Dehydration is when your  body loses more water than you are taking in. It  is a serious health concern especially during pregnancy. During pregnancy, a woman needs more water than an average person. This is because water is important for the healthy development of the baby. Water helps in the formation of the placenta which sends nutrients to the baby. It is also used to form the amniotic sac later in pregnancy. Nausea and vomiting during pregnancy can increase your risk of being dehydrated.


What are the signs of dehydration ?


Dehydration can result in “maternal heating” .  Staying well hydrated is good for regulating your body temperature. Dehydration increases your risk of overheating.


Other signs of dehydration include :

  • increased thirst
  • urine that is dark yellow
  • dry mouth or nose
  • nausea
  • headaches
  • constipation
  • fatigue
  • decreased urine output
  • lack of concentration
  • urinary tract infection


What is the effect of dehydration on my pregnancy ?


Dehydration can result in serious pregnancy complications such as low amniotic fluid, neural tube defects, insufficient breast milk supply and premature labor. All these complications may in turn lead to birth defects.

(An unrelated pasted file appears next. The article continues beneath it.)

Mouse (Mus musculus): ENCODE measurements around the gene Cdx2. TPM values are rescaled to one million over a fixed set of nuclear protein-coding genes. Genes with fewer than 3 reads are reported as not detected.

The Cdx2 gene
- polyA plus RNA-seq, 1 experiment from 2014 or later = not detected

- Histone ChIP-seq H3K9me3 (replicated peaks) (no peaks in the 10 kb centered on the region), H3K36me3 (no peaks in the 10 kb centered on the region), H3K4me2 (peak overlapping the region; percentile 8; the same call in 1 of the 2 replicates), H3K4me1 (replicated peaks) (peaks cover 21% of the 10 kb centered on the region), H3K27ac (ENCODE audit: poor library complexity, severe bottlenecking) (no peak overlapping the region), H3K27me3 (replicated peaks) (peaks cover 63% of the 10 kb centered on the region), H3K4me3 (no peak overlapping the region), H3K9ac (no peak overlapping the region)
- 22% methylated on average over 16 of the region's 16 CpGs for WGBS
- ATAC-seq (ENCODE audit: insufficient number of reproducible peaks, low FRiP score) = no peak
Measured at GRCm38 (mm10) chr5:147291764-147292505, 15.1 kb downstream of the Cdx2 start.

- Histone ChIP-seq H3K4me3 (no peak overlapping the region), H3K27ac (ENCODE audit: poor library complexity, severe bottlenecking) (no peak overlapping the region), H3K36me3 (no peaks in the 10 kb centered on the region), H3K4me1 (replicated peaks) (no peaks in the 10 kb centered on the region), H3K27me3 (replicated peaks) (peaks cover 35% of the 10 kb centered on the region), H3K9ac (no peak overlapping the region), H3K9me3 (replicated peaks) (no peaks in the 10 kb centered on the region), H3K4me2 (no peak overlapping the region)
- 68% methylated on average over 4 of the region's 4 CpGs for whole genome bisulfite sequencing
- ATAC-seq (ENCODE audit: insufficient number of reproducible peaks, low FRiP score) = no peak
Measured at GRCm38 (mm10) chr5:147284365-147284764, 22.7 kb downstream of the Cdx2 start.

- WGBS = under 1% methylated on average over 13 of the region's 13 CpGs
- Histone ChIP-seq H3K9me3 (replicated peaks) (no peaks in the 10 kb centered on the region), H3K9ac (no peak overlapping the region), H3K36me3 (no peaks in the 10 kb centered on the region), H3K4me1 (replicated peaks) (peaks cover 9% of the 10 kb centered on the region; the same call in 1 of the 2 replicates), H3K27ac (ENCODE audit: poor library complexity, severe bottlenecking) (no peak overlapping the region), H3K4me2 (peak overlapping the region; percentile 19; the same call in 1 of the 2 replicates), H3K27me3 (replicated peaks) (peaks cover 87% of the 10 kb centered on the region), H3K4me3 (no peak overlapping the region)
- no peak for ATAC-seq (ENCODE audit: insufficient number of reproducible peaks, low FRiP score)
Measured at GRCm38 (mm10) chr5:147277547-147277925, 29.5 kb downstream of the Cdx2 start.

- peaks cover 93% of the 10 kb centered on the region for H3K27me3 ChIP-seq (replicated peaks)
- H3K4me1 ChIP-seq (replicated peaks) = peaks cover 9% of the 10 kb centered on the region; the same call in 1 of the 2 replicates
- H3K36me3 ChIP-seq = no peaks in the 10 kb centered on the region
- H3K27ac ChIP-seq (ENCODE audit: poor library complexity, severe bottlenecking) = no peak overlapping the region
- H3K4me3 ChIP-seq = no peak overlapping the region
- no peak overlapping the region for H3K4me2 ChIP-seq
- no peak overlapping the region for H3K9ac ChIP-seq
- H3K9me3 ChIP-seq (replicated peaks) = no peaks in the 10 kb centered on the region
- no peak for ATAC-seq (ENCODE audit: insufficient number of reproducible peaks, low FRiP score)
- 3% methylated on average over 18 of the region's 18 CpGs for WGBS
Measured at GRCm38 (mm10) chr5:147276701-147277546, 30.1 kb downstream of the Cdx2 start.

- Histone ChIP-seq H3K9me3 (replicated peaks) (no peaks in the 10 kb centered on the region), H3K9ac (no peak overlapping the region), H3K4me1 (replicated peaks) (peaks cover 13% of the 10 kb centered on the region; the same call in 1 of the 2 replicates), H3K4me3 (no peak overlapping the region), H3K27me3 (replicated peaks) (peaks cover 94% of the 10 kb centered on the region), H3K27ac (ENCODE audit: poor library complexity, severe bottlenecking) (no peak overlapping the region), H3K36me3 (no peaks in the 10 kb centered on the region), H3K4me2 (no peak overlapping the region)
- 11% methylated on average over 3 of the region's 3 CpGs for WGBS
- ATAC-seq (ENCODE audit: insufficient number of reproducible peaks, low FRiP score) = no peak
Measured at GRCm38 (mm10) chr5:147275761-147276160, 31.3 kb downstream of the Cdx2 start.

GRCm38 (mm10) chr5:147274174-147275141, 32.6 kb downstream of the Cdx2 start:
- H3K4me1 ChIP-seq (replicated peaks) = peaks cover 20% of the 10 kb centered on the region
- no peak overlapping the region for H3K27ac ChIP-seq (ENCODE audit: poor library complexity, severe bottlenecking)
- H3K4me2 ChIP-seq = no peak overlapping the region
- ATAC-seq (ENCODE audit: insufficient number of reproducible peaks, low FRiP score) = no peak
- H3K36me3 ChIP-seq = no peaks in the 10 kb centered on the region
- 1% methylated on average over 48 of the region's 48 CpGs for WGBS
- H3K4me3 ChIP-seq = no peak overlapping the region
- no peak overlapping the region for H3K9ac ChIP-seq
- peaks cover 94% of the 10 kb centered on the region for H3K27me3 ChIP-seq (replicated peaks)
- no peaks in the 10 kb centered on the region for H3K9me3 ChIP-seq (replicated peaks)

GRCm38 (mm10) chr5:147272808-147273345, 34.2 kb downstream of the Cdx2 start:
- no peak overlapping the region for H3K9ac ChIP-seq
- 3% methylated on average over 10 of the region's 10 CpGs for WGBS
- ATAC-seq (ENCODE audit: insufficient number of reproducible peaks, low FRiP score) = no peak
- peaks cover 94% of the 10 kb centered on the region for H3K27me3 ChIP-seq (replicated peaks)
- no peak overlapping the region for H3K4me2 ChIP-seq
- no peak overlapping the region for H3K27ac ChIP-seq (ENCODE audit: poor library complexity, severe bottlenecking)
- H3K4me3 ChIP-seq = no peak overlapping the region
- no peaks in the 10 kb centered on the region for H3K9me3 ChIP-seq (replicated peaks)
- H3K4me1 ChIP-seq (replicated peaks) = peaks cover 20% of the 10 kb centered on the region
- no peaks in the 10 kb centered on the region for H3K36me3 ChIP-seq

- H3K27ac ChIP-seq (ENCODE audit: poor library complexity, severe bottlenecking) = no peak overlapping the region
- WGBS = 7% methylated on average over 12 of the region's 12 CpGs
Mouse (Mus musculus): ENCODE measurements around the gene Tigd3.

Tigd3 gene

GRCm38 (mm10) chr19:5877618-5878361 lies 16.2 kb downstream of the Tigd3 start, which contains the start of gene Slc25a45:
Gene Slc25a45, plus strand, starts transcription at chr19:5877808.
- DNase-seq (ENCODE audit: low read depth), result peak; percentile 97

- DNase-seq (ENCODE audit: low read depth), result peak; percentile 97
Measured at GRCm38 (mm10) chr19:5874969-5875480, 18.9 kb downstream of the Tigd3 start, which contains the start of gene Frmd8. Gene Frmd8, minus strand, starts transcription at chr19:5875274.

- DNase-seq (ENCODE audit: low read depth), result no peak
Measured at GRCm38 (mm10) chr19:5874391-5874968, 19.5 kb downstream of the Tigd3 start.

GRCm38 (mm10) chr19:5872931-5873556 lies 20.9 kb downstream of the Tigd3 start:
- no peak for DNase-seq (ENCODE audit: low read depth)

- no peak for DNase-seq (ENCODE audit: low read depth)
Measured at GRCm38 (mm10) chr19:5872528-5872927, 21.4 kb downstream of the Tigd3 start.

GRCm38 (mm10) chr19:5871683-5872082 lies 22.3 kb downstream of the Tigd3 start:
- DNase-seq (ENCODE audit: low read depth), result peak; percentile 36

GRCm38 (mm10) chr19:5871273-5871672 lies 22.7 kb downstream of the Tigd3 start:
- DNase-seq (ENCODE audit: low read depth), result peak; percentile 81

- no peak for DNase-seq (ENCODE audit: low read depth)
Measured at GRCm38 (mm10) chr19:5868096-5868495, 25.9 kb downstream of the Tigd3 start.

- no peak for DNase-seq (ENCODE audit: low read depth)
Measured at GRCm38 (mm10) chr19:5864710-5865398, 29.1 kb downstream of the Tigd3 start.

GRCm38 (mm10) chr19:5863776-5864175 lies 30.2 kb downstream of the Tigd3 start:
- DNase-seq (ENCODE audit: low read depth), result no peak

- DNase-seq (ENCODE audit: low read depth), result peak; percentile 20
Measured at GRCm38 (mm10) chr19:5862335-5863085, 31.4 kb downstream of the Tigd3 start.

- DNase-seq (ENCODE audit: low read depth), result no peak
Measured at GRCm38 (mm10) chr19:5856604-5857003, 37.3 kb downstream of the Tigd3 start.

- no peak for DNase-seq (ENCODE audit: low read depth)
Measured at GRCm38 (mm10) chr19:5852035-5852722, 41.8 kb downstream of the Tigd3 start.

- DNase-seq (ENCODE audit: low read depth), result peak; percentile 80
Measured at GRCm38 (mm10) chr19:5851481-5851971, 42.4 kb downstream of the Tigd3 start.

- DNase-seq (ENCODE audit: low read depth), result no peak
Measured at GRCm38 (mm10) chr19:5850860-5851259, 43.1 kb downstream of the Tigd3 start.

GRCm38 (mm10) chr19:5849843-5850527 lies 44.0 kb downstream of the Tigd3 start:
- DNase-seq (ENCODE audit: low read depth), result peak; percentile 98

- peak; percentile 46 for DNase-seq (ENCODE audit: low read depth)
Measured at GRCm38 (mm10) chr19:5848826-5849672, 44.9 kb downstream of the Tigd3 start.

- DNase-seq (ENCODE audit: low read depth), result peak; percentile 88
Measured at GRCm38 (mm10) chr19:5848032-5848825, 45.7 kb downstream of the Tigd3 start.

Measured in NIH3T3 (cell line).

How can I prevent dehydration during pregnancy ?


To stay well hydrated, you need to drink  lots of water ( about 8 to 10 glasses a day ). You can take sips of water throughout the whole day, You can also suck on ice cubes. You may also eat foods high in water such as fruits and vegetables


You should  avoid caffeinated drinks since they  increase your urine output and this may lead to dehydration.


You should also avoid activities such as strenuous exercises and  spending lots of time in a hot environment. These  may lead to overheating and as a result make you dehydrated.


As your healthcare provider for safe exercises your may engage in.


Content Sources
Dehydration during pregnancy. American Pregnancy Association . Accessed October 14 , 2014

Dehydration. Mayo Foundation. Accessed October 14, 2014

Dehydration. National Library of Medicine. MedlinePlus. Accessed October 14, 2014


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